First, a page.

‘I am aware that I like to swim upstream,’ Kinke Kooi (Leeuwarden, 1961) says in an interview with Mirjam Westen. ‘Not out of rebellion, but because the sensation of resistance lends a form of support. People often speak of the importance of climbing the social ladder. No one talks about what it is to go in the opposite direction. That idea inspires me to create cavities to live in, seek shelter in, and in which to become part of a greater whole.’
In her drawings, she amplifies tiny subtleties to the point where viewing them becomes a haptic experience. In her work, she emancipates concepts such as pliability, bourgeois, the supportive nature of being stuck and hospitality.
Kinke Kooi studied at the Academy of Visual Arts in Arnhem. Her work has been included in museum collections in The Netherlands (including Arnhem and Rotterdam) as well as the United States, where she has exhibited regularly since 1995.
Truths moving along
She was brought up with it: looking through things. Growing up in the sixties and seventies, so much was not obvious for girls. And she needed to develop an eye for that, so artist Kinke Kooi (1961) was taught by her mother. Her mother was her greatest source of inspiration: she audaciously emancipated herself, but with that same audacity, celebrated her homely existence and the care for her children.
From a young age, Kooi has done nothing but look through things, at the disregarded spaces in between. Visual holes that get brushed aside become the subjects of her extensive exploration. She magnifies that which is perceived to be useless, ugly or otherwise stupid. This leitmotiv twists its way like a pastel ribbon through Kooi’s life and — since she left the art academy in Arnhem – through her work. After the academy, it begins hesitantly. Retrospectively, yet with a clear signature.
During the eighties, Kooi paints landscapes that look alienating, despite the fact that they are chockfull. There are trees and animals, painted in such a way that they appear to have been jigsawn. The shapes evoke memories of nurseries, folkloric patterns embroidered onto valances over kitchen windows. Kooi injects a sense of near physicality into her landscapes. The trees and animals stand there as if they might be picked up, as if one is viewing the landscape with one’s fingers, in the way one explores one’s own cuts and scrapes or pimples — a combination of delight and disgust.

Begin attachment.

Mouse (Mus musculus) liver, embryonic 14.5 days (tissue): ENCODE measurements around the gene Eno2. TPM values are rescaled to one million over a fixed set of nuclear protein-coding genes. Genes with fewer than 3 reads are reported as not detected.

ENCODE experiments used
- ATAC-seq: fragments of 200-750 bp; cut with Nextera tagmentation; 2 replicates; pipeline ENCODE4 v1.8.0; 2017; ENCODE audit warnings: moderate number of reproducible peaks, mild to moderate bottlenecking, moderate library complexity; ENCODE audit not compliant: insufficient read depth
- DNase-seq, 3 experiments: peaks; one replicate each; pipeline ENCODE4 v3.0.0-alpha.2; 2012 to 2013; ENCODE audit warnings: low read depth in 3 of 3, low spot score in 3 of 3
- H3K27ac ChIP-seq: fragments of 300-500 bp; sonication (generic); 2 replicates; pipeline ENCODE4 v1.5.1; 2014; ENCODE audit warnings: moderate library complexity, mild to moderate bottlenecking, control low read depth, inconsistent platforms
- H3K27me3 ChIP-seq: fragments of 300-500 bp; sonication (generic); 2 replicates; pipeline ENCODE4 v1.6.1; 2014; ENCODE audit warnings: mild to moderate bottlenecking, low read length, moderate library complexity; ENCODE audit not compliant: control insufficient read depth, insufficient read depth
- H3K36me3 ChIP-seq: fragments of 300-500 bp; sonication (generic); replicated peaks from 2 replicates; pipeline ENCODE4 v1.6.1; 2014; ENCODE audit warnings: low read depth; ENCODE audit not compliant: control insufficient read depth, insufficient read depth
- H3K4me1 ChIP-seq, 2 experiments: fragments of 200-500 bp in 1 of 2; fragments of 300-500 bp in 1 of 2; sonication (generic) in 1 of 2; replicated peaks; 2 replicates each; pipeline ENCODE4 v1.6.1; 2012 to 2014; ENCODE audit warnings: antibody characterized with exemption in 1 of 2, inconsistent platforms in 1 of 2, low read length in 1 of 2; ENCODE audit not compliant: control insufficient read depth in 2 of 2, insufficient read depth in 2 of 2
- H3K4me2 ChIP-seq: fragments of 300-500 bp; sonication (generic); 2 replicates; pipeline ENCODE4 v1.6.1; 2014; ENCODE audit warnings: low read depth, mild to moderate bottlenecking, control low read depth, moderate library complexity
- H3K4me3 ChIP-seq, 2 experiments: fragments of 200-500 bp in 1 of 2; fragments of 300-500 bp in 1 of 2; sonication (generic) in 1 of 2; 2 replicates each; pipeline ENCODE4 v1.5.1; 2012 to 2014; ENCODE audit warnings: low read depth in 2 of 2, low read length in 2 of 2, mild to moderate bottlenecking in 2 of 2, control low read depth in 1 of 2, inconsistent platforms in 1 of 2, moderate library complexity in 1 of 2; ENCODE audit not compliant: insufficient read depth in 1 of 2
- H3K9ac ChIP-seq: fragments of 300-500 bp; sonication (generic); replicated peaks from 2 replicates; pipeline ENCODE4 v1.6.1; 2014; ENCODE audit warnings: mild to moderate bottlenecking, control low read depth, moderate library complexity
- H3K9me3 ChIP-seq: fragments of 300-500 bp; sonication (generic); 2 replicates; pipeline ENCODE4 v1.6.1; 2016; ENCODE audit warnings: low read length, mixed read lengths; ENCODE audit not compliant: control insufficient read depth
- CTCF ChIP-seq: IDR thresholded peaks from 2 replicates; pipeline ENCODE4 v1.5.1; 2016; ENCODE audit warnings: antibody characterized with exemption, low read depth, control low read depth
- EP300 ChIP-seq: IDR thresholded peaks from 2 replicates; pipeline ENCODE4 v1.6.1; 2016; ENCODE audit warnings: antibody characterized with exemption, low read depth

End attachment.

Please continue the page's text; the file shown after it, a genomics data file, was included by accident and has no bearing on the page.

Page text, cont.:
At the start of the nineties, the figurative landscapes disappear, making way for new ones: abstracted landscaped of the body, of fat rolls, soft folds, amiable, rounded shapes which are set down in meandering, brightly coloured ballpoint strokes, surrounding one single image at the centre of the sheet. That central image may be a hippo, a nursing woman with leaking breasts, but also a bare buttock with cellulite. Her work becomes both fuller and more concentrated. Her thematics meander ever closer to soft power, which celebrates female identity, ornament, home crafts and underarm hair and covers everything that is, as Kooi herself calls it, ‘truth moving along’.
‘Western culture,’ the artist explains, ‘is very focused on construction, on stripping down and on the manifestation of the self.’ Her aesthetics are aimed at that which surrounds things, that which is covered. This can be the flesh around your bones, moss on a tree trunk, the ornaments in an interior or a plant’s stalks.
Her latest work on paper — a six metre high painting on a wooden flat, welcoming visitors of the Noletloodsen from the ceiling — is, once again, a true ‘Kinke Kooi’. Hospitality, as the new work is titled, is discernible from afar, due to its graceful hand and overcrowded composition. Goethe’s adagium ‘in der Beschränkung zeigt sich der Meister’ — cherished by modernists in the twentieth century — is wholeheartedly disregarded by Kooi.
In Hospitality – the art of hospitality — a white anemone on a neon green stem coils its way up a lilac background. That background resembles a system of intestines and is built up of a swarm of hollow and spheric shapes out of beautiful pearl necklaces, carefully arranged alongside each other, forming an undulating and rhythmical work.
If Kooi’s drawings were able to make sound, they would whisper or hum softly — so I imagine. In the midst of this gentle turmoil, the artist has painted tiny scenes. The hairy and archetypal ‘wrong’ Mary Magdalene mingles with a randy bonobo, who in turn is being interviewed by a microphone. Elsewhere, a fragile flower wraps itself around a four-square, accompanied by the captions ‘Come on hold me’ and ‘Go away, I want to be independent’.
They are pin pricks, with which Kooi challenges the current norms of what constitutes a decent or indecent relationship, of independence and dependence. As a feminist, she still stands on her mother’s shoulders, she says. This influences what she does, even if it means doing the opposite of what her mother would have endeavoured to. Hospitality, for example, evokes a great deal of associations for the artist who describes herself as autonomous. In Hospitality she explores the meaning of the word. Does one need to sacrifice one’s identity in order to be hospitable? To be subservient without being submissive? Exert curiosity and yet be able to put aside one’s ego? Indeed, all of the above. Hospitality is an absolute art form, and in good hands with Kooi.